German Government, Not Wind Power, Beats Energy Competitors

Bloomberg News published an article Friday trumpeting the headline, “German Wind Power Beats Hard Coal, Nuclear Power for First Time.” At first glance, readers may come away with the impression that German wind power is now less expensive than coal power and nuclear power, or that wind power is prevailing in a free market. A closer look at the article and underlying data show merely that Germany is relying on wind power this year more than the least utilized type of coal, and more than nuclear power, solely because of government mandates. German government, not wind power, is “beating” wind power’s German competitors.

Citing claims by a German solar industry group, Bloomberg News reported, “Power generated this year by onshore and offshore wind in Germany exceeded the amount of electricity coming from hard coal and nuclear plants for the first time.” Bloomberg News did not break down the specific market percentages of German electricity sources, nor did it explain how and why German wind power has surpassed German hard coal and nuclear power for the first time.

German Chancellor Angela Merkel. Photo courtesy of Wikimedia Commons.

German Chancellor Angela Merkel. Photo courtesy of Wikimedia Commons.

A quick examination of Germany’s electricity mix reveals substantial deception in Bloomberg News’ claim regarding German wind power versus German coal power. Coal can take the form of hard coal or the form of lignite (sometimes referred to as “soft coal”). In most discussions of electricity sources, soft coal and hard coal are grouped together under the single designation of coal power.

The majority of Germany’s coal power is generated by lignite. Trumpeting a headline that “German Wind Power Beats Hard Coal … for First Time” almost certainly gives most readers the false impression that wind power has surpassed coal power in Germany’s electricity mix. It is hard to imagine such deception not being deliberate. Presenting a false impression that wind power is “beating” other electricity sources in Germany implicitly begs the question of why the United States is not utilizing more competitively advantageous wind power. In reality, Bloomberg News is reporting merely that wind power is generating more power than Germany’s least utilized form of coal power. That is a far cry from wind power beating coal power as a whole.

Even if wind power were generating more German electricity than all coal power, that would not prove anything about the competitiveness of wind power versus coal power. The dynamic between German wind power and nuclear power is instructive in this regard. Bloomberg News correctly notes that wind power generates more German electricity than nuclear power. The reason, however, is German Chancellor Angela Merkel has pledged to shut down all German nuclear power plants by 2022. A political decision to shut down nuclear power is hardly an indication that wind power is “beating” nuclear power. Instead, Angela Merkel is beating nuclear power.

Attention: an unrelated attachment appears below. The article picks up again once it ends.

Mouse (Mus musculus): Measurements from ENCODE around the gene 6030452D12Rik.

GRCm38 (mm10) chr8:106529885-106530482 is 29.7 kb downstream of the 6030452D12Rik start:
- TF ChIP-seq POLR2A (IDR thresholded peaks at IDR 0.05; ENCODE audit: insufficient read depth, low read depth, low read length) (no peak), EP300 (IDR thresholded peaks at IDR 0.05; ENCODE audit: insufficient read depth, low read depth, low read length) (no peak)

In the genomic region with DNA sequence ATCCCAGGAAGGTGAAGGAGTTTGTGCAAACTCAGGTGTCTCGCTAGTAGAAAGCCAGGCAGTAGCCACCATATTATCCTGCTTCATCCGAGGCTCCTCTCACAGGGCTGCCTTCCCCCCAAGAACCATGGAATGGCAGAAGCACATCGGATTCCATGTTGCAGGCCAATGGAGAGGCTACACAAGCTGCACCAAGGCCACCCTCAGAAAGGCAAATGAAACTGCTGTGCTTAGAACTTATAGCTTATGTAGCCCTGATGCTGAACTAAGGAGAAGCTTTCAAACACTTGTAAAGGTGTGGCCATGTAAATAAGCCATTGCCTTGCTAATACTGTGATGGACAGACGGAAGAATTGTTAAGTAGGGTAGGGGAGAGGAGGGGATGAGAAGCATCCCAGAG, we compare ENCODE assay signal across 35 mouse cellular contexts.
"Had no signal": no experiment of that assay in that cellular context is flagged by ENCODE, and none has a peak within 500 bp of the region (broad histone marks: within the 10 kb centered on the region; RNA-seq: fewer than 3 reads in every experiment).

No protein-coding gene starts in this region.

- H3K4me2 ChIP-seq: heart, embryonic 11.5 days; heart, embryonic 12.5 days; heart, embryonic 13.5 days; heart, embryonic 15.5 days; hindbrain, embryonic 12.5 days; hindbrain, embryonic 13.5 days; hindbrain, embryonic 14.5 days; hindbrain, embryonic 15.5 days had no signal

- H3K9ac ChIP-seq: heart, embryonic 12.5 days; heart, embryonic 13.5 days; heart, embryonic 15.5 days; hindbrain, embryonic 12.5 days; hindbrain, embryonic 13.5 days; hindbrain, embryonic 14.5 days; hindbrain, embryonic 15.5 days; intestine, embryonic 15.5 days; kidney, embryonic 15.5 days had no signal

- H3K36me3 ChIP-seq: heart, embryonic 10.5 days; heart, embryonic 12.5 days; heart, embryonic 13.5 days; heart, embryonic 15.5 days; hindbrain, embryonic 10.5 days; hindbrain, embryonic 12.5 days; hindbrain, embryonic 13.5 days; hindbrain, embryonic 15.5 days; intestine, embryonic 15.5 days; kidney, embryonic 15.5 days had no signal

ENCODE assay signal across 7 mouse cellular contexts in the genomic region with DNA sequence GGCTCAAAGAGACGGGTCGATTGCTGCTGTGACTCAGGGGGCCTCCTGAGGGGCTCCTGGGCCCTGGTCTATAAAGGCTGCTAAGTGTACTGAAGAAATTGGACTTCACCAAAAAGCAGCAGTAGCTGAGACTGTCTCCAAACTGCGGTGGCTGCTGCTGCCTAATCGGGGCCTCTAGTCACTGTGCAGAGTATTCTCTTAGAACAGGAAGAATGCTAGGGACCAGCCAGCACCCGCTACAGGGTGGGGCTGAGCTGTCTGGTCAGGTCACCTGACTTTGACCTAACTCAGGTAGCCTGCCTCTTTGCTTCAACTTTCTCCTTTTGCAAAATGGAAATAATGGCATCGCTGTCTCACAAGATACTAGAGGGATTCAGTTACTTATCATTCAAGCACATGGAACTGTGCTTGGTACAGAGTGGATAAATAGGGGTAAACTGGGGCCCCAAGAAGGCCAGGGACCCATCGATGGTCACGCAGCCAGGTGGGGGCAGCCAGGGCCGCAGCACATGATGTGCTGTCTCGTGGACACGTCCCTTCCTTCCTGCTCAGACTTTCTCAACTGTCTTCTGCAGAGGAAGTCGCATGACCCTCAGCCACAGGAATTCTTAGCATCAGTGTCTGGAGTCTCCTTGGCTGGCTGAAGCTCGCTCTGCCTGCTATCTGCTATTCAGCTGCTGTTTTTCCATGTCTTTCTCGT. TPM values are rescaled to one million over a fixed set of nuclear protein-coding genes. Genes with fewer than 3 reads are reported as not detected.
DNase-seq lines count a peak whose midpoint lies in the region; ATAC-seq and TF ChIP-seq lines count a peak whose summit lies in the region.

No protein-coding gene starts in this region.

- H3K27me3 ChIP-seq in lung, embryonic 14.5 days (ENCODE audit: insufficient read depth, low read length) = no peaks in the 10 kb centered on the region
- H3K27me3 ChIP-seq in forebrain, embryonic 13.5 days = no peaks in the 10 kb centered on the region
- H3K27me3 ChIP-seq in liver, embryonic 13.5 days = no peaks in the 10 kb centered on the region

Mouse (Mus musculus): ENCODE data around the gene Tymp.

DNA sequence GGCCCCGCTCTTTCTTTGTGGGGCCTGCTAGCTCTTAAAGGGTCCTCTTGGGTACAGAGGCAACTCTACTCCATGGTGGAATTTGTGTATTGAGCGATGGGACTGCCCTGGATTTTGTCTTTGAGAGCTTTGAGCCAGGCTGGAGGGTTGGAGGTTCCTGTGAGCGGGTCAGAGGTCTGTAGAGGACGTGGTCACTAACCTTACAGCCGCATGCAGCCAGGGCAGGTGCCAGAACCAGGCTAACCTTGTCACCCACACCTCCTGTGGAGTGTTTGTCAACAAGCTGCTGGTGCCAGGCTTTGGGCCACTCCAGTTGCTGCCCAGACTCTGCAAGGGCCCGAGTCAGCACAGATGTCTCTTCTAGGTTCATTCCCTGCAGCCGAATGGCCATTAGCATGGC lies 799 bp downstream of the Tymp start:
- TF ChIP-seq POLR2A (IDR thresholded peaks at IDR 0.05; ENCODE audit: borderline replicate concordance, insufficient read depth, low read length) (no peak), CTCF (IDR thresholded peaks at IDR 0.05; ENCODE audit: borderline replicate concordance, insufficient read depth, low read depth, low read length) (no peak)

Germany’s decision to shut down nuclear power is a simultaneous decision to shut down its largest source of emissions-free power. Merkel has made international headlines for lecturing the United States about not signing the Paris climate accord, yet German carbon dioxide emissions are rising as Germany eliminates nuclear power. Simultaneously, U.S. emissions are declining as natural gas power – not wind power – replaces U.S. coal power plants.

It is also important to note that German electricity prices have reached record highs this year as wind powers a greater share of Germany’s electricity mix. That is a remarkable ‘accomplishment’ given that German electricity prices were already triple those of the United States.

Bloomberg News may try to score deceptive public relations victories for wind power, but the more important lesson is that Germany’s carbon dioxide emissions and electricity prices are rising as Germany replaces nuclear and coal power with wind power. To the contrary, U.S. carbon dioxide emissions – as well as U.S. electricity prices – are declining as market forces induce American energy companies to replace coal power with natural gas power. Regardless of one’s views on global warming, the new paradigm of low-emission, low-cost natural gas out-competing wind, coal, and other electricity sources is a victory for the economy and a victory for the environment.

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